A number of online analytical resources exist where researchers can take advantage of high performance computing clusters to analyze large-scale datasets. The resources listed here are just a few of the most commonly used tools in the field of bioinformatics.
CyVerse provides a national cyberinfrastructure for life science research as well as training scientists in using such high performance computing resources. Formerly the iPlant Collaborative, CyVerse provides a platform for data storage, bioinformatics tools, image analyses, and cloud services. CyVerse also allows programmatic access through multiple APIs. The CyVerse Learning Center provides valuable information for getting started using CyVerse resources.
Galaxy is a platform for performing data-intensive biomedical research. This open source project can be used either on the free, public server or as your own instance. With thousands of tools available, Galaxy allows you to build robust, reproducible bioinformatic pipelines. You can also use one of the hundreds of published workflows for analyzing your own data. A number of Galaxy tutorials are available, providing examples of how to use Galaxy.
GEO2R can be used to perform differential gene expression analyses on datasets that are hosted at NCBI's Gene Expression Omnibus. The tool allows you to define how samples are compared and offers flexibility in significance calculations and output formats. Best of all, all the calculations are performed in real-time with a dynamically generated R script which can be copied and used on your own data!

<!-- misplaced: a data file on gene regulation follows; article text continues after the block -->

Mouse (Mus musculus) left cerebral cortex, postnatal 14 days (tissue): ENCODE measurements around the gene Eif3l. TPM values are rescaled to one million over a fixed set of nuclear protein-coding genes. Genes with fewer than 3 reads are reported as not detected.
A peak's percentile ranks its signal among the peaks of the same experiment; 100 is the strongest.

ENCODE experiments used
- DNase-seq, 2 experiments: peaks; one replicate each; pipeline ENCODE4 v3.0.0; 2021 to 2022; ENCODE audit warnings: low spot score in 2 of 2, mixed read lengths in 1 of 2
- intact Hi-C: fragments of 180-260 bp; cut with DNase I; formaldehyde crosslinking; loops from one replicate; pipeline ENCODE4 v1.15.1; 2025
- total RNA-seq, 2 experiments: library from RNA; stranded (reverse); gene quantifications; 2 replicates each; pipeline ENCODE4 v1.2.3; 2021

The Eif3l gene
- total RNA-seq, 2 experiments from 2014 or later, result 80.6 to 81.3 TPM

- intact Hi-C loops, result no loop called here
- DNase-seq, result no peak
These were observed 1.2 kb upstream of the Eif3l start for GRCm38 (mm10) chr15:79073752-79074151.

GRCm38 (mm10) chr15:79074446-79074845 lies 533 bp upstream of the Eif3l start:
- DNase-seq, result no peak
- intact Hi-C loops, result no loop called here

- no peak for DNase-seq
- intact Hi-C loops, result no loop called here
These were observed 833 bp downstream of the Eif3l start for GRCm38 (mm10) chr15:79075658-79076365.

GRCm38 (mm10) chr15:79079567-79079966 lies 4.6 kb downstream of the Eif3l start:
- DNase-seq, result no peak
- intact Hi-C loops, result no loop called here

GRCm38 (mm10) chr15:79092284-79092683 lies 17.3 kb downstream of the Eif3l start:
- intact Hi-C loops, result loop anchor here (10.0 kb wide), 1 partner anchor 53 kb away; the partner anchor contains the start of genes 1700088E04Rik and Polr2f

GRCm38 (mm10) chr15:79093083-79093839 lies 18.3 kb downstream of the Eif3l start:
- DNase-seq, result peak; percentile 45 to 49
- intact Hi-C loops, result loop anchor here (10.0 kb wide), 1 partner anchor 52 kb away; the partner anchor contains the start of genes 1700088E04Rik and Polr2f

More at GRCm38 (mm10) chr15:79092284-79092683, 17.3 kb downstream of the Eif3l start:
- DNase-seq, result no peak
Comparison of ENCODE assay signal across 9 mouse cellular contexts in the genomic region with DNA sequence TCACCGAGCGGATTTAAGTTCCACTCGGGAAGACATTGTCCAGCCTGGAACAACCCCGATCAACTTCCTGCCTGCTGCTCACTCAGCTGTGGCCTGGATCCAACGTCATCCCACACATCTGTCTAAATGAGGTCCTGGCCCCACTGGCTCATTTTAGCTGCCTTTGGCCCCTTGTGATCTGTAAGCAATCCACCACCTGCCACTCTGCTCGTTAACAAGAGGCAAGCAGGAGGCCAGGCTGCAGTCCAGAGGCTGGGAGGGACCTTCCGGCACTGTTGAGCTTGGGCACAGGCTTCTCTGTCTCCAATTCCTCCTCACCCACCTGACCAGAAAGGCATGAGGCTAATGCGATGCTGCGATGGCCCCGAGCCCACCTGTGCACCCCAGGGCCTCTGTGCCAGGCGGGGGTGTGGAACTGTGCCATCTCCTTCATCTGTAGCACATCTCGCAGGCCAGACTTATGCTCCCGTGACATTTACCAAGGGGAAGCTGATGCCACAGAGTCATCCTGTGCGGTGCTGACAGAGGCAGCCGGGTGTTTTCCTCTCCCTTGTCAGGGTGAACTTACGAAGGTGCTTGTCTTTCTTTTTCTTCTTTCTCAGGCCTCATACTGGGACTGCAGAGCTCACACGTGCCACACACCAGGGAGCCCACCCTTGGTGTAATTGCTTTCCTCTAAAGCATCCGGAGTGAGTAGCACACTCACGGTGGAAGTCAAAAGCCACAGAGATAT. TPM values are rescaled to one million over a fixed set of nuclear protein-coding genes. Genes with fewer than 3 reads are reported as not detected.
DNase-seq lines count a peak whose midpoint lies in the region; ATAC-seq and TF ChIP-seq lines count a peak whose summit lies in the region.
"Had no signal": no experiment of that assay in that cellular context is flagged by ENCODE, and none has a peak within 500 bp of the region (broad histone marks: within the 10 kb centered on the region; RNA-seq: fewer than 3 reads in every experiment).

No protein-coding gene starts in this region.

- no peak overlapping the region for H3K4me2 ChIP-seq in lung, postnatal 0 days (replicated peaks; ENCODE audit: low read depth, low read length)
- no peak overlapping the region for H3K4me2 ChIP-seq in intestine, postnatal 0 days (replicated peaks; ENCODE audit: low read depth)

The E-utilities API provides programmatic access to several NCBI databases, including PubMed, Genome, Nucleotide, and dbSNP; this API allows you to perform queries without using a web browser. EDirect is a library of perl scripts that offers UNIX command-line utilities for automating E-Utilities queries and processing results.
The Gene Ontology Consortium has produced a suite of tools available through the AmiGO site. In addition to navigating Gene Ontology annotations, AmiGO offers enrichment analysis tools and an SQL interface for querying the GO database.
Providing cyberinfrastructure for evolution research, CIPRES is a public resource for the estimation of large phylogenetic trees. The high performance inference tools include RAxML and MrBayes. A number of sequence alignment tools, including MAFFT, MUSCLE, and ClustalW are also available. Online tutorials show how to use the data management and analytical resources available at CIPRES.
We respectfully acknowledge the University of Arizona is on the land and territories of Indigenous peoples. Today, Arizona is home to 22 federally recognized tribes, with Tucson being
home to the O’odham and the Yaqui. Committed to diversity and inclusion, the University strives to build sustainable relationships with sovereign Native Nations and Indigenous
communities through education offerings, partnerships, and community service